Bremer Imposes Flat Tax on Iraq
Paul Bremer continues to use Iraq as an economic guinea pig, and has now implemented the “flat tax” idea beloved of the US wealthy by fiat. Flat taxes are regressive, since they tax the rich at the same rate as they tax the poor. Someone making a million dollars a year would pay $150,000 in Federal taxes at a 15% flat tax rate, leaving him with $850,000. Someone making $20,000 a year would pay $3,000, leaving her with $17,000. This is a way for the rich to avoid contributing their fair share to national needs such as interstate highways, airports, Homeland Security, and other Federal responsibilities. Since nearly 50 percent of the privately held wealth in the US is owned by the top one percent of the population, taxing them at the same rate as everyone else ensures that much of the country’s wealth is not available for key societal needs.
As it turns out, however, a flat tax in an oil state like Iraq is probably irrelevant anyway. In petroleum states, the real question is how the state shares the oil income with the citizenry. Taxation isn’t the big issue, unless the petroleum industry is privatized (not likely–Bremer needs the income). Bremer has spoken well of the Alaska arrangement for citizen dividends from petroleum, and if that is implemented it will more than make up for the regressiveness of the new tax system.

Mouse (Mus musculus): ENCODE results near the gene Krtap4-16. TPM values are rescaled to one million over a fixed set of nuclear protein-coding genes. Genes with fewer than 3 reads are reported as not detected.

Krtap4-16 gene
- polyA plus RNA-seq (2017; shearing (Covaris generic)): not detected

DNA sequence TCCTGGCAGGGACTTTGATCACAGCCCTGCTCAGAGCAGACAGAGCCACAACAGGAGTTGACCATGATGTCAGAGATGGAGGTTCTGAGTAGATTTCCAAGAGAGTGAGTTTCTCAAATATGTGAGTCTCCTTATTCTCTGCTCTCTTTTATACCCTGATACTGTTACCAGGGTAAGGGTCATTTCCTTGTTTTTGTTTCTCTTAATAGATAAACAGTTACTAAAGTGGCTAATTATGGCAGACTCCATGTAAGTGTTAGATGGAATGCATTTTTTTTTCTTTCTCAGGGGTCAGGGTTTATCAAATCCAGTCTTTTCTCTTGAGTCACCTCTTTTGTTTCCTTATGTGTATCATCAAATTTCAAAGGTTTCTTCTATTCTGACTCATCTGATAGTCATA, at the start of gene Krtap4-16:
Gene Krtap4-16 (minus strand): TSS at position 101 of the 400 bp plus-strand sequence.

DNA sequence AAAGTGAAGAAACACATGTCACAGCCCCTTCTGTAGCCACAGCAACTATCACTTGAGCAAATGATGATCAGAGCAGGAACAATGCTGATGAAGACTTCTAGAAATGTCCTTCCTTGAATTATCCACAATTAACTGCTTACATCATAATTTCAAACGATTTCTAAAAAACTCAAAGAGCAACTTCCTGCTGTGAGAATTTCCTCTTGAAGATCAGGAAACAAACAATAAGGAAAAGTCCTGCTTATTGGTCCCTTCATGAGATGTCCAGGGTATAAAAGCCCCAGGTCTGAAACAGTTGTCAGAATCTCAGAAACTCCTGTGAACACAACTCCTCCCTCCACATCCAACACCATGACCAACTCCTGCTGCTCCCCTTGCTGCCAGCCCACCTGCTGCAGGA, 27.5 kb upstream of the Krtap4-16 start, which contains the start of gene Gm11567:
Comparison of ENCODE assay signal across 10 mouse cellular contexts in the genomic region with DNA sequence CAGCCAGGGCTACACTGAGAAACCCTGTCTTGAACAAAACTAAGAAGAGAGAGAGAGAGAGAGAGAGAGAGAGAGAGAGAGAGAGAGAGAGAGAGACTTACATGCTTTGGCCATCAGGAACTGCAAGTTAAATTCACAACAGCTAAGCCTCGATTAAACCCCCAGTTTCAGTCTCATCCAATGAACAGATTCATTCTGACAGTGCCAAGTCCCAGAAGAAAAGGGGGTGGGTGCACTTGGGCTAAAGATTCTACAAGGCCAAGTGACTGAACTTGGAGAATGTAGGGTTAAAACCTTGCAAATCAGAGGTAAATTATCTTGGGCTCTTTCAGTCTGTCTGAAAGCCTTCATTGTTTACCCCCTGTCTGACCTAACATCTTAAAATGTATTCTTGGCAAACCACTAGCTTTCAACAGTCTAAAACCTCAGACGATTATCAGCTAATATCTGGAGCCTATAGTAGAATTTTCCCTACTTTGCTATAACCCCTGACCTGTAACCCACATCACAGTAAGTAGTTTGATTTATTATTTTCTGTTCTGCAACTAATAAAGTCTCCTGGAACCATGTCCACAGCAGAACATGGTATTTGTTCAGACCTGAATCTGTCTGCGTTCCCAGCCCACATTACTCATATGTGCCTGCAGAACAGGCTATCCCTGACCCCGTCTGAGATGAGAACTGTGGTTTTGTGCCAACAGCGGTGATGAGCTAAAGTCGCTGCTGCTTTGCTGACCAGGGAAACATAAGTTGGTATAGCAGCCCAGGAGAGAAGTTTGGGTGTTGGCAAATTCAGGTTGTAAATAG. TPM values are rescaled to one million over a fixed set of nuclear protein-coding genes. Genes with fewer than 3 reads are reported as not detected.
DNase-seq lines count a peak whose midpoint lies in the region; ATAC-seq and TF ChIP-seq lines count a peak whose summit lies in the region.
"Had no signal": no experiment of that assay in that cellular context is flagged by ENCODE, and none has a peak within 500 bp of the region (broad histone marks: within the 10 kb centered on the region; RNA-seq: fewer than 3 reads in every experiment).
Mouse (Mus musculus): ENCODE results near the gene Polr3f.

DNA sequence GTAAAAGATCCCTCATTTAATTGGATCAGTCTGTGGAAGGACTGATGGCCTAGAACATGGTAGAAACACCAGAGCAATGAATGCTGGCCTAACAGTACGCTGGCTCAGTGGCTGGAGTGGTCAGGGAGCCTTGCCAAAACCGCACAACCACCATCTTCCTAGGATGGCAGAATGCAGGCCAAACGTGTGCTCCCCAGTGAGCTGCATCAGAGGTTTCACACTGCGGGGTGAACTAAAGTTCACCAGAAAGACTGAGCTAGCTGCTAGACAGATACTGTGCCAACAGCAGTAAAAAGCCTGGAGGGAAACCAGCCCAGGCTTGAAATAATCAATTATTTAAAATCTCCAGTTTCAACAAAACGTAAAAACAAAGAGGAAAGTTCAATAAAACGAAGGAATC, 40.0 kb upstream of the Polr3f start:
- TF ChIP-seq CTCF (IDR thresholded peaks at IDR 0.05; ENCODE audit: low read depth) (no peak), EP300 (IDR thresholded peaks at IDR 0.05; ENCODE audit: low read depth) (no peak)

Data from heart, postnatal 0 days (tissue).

And, as Billmon points out, it is still illegal for Bremer to change Iraq all around at will. Section 3, Art. 48 of the Hague Regulations of 1907 clearly say “If, in the territory occupied, the occupant collects the taxes, dues, and tolls imposed for the benefit of the State, he shall do so, as far as is possible, in accordance with the rules of assessment and incidence in force . . .” Since the rules of assessment in force under the Baath were not the flat tax, the Occupying Power does not have the right to introduce a flat tax.
Likewise, Section 3, Art. 43 says, “The authority of the legitimate power having in fact passed into the hands of the occupant, the latter shall take all the measures in his power to restore, and ensure, as far as possible, public order and safety, while respecting, unless absolutely prevented, the laws in force in the country.“
For Billmon’s comments see:
For general issues in the law of occupation with regard to Iraq:
For the Hague Regulations:
Since the CPA seems not to have a copy at hand, here are the relevant passages in case any of the surfs this site from Baghdad:
Hague Regulations of 1907:
MILITARY AUTHORITY OVER THE TERRITORY
OF THE HOSTILE STATE
Art. 42. Territory is considered occupied when it is actually placed under the authority of the hostile army.
The occupation extends only to the territory where such authority has been established and can be exercised.
Art. 43. The authority of the legitimate power having in fact passed into the hands of the occupant, the latter shall take all the measures in his power to restore, and ensure, as far as possible, public order and safety, while respecting, unless absolutely prevented, the laws in force in the country.
Art. 44. A belligerent is forbidden to force the inhabitants of territory occupied by it to furnish information about the army of the other belligerent, or about its means of defense.